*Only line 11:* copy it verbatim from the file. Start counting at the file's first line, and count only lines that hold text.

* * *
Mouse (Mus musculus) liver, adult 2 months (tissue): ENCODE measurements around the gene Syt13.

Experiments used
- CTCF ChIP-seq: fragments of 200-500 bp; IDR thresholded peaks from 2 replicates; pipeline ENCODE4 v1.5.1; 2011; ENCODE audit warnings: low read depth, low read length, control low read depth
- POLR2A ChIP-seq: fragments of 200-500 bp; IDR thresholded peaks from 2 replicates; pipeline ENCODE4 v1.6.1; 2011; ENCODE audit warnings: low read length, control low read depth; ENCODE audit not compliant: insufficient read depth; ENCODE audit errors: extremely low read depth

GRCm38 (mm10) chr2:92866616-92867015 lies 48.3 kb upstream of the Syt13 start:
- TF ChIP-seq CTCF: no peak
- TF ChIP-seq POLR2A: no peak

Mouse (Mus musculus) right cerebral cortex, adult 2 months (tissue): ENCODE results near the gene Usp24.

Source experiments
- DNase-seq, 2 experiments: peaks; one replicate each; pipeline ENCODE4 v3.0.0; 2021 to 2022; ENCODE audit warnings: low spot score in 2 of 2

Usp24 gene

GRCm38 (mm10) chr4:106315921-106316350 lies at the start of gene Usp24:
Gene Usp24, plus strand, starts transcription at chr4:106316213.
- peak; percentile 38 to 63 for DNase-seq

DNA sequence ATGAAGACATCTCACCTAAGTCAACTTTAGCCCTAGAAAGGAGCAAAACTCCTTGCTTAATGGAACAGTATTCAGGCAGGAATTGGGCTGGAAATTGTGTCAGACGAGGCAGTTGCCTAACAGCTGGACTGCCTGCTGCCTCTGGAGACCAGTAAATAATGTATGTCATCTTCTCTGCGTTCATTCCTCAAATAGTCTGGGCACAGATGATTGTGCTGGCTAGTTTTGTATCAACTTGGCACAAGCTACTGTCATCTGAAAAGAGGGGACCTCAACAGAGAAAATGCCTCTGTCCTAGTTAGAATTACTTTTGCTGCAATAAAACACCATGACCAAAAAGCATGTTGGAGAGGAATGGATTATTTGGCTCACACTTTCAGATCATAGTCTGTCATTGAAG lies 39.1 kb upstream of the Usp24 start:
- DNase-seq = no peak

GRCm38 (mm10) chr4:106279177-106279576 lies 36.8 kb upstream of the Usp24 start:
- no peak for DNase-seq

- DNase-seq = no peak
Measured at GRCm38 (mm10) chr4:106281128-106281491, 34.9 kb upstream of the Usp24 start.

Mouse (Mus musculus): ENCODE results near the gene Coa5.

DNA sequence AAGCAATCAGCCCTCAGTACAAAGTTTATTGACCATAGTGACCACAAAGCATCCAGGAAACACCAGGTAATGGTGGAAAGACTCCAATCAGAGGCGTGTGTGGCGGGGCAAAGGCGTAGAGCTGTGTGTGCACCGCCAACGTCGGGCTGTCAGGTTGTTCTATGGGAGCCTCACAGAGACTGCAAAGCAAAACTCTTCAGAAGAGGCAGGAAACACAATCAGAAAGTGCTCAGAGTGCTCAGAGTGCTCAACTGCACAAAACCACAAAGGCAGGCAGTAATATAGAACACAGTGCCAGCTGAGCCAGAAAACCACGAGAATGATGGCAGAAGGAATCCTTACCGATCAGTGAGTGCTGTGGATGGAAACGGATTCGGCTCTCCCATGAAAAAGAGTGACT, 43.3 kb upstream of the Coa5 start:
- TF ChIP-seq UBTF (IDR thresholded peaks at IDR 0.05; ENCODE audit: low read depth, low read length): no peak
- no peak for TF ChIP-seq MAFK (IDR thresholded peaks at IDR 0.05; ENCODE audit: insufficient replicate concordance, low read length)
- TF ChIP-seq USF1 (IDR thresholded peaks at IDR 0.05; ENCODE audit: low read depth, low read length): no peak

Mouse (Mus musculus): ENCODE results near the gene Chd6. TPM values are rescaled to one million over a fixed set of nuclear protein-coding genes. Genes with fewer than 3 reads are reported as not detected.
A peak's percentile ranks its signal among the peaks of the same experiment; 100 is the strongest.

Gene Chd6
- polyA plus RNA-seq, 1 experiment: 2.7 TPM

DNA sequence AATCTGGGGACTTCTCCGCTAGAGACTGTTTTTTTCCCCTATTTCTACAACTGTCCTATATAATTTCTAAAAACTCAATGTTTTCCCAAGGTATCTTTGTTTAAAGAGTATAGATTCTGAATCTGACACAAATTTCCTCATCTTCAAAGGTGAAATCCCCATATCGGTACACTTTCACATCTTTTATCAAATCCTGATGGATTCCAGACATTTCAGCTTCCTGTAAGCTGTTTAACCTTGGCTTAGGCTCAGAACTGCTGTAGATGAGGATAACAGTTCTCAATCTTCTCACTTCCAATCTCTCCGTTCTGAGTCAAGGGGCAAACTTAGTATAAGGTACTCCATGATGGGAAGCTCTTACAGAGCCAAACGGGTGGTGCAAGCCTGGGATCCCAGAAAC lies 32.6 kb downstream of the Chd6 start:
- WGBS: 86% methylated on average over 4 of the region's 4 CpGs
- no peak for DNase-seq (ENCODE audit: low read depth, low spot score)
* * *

Usp24 gene